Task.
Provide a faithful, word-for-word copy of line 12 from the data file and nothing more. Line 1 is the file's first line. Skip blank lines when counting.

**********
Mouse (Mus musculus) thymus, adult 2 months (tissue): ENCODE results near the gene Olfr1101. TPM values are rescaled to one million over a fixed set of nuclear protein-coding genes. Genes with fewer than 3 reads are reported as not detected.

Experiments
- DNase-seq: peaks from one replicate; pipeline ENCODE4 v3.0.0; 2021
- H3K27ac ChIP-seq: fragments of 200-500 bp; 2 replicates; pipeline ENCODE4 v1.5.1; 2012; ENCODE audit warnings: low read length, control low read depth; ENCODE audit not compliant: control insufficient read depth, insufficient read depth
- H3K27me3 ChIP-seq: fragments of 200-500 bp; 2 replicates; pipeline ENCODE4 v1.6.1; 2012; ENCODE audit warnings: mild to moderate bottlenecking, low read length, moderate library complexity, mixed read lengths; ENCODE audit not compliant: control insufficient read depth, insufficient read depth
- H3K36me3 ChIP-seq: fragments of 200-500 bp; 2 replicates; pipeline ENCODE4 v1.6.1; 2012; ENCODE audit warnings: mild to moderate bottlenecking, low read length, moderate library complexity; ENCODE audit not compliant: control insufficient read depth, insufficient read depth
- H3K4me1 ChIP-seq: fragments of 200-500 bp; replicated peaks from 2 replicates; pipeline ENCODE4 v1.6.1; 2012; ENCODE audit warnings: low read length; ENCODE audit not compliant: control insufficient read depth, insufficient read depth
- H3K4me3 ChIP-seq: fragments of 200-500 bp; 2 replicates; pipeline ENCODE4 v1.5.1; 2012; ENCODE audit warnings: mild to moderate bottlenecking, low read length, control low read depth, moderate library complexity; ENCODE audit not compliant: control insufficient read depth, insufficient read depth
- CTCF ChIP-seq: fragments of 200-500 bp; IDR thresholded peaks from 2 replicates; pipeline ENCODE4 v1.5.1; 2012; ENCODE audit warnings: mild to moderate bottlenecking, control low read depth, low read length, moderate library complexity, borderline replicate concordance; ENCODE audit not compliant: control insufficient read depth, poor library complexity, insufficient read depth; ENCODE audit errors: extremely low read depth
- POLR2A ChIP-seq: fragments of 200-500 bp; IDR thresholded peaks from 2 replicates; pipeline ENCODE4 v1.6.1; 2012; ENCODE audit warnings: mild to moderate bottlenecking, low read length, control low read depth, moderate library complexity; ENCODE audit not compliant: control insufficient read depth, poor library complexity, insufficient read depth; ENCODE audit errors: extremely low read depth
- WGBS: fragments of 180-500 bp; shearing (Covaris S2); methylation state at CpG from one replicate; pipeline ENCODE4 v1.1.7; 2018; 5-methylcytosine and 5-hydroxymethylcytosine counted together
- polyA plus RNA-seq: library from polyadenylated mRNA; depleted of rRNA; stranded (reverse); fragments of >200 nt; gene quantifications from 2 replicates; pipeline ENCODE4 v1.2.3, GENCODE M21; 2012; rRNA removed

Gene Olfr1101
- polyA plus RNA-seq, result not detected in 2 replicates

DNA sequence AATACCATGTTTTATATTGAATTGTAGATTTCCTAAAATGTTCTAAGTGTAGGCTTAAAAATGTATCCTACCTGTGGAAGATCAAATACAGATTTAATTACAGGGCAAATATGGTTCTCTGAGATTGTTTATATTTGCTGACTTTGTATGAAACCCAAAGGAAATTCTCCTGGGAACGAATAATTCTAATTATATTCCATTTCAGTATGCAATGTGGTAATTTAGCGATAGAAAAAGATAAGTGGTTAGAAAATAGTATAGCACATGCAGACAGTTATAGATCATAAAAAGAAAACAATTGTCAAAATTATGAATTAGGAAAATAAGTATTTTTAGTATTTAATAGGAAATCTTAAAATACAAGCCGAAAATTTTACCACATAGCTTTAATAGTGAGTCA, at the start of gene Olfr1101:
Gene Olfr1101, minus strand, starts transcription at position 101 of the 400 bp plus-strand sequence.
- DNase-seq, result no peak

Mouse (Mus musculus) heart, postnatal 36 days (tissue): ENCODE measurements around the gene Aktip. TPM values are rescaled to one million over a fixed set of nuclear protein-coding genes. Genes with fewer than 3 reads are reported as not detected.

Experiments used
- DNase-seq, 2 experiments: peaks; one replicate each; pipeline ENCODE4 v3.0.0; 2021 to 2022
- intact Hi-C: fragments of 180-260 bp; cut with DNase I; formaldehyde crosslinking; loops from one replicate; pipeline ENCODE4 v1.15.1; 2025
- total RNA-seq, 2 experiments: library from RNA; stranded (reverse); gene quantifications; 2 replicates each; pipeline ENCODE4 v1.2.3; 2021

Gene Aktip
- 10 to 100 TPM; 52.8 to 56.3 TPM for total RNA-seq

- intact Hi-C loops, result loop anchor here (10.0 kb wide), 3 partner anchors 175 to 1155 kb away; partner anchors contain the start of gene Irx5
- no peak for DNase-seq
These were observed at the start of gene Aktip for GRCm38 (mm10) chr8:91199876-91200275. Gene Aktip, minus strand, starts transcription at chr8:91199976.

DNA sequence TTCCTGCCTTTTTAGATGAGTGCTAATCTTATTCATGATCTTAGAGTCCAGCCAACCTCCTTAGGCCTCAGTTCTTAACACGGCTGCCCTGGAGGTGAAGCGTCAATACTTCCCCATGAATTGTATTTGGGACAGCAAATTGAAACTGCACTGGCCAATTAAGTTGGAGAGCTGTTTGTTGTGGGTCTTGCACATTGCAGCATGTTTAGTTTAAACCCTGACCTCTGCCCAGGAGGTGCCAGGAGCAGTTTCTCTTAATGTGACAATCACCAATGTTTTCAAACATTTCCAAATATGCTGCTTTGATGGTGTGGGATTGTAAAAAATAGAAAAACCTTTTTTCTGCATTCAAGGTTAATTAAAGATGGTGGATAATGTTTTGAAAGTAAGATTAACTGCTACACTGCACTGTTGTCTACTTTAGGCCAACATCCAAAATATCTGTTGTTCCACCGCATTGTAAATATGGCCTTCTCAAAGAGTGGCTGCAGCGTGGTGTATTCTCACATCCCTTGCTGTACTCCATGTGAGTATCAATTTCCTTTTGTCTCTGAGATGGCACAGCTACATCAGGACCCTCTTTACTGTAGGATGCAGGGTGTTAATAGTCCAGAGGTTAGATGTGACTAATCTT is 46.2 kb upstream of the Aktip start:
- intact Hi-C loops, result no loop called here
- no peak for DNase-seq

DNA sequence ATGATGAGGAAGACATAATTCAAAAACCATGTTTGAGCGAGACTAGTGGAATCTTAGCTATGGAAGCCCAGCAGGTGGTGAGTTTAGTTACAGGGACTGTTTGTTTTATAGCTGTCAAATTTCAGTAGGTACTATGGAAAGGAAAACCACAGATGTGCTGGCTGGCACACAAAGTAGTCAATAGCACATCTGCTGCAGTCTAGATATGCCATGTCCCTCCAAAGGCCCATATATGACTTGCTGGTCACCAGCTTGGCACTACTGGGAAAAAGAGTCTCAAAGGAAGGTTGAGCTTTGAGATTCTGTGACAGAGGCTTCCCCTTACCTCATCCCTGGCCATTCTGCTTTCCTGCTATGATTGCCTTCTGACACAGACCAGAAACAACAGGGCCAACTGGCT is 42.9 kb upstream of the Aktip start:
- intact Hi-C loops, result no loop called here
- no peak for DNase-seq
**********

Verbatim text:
- polyA plus RNA-seq: library from polyadenylated mRNA; depleted of rRNA; stranded (reverse); fragments of >200 nt; gene quantifications from 2 replicates; pipeline ENCODE4 v1.2.3, GENCODE M21; 2012; rRNA removed